Ray Galton OBE, one of the “fathers and creators of British sitcom”, has died aged 88.
In their 1950’s-70’s heyday he and co-writer Alan Simpson created classics such as Hancock’s Half Hour and Steptoe and Son.
In 2016, he and Mr Simpson were awarded Bafta’s highest honour, the Fellowship.
The scriptwriter died on Friday night after a “long and heartbreaking battle with dementia”, his family said in a statement.
“Ray passed away peacefully, surrounded by his family.”
His manager Tessa Le Bars said: “I have had the great honour of working with Ray for over 50 years and for the last 40 as his manager and friend.
“With his lifelong co-writer, the late Alan Simpson, they were regarded as the fathers and creators of British sitcom.”
The Galton and Simpson writing duo also wrote TV, film and stage scripts for comedy legends Frankie Howerd, Peter Sellers, Leonard Rossiter and Arthur Lowe.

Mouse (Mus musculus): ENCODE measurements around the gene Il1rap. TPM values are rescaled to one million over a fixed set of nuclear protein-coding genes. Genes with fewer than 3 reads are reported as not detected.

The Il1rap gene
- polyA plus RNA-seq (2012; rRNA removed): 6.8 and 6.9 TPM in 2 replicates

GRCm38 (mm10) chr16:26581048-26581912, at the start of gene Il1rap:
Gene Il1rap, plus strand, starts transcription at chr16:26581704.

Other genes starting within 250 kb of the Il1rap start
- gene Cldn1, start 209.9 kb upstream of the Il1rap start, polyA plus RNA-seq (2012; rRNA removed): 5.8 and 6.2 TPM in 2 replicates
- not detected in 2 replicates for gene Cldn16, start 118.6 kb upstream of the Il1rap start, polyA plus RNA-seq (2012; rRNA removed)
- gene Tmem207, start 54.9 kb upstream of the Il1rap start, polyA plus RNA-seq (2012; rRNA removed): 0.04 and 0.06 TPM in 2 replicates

Mr Galton first met the man with whom he would form a partnership spanning decades at Milford Sanatorium in Surrey – when both were diagnosed with tuberculosis as teenagers.
Le Bars said it was “the end of an iconic era, but the legacy of Hancock’s Half Hour, Steptoe and Son and over 600 scripts is huge”.
“They will endure, inspire and bring laughter to the nation for evermore,” she added.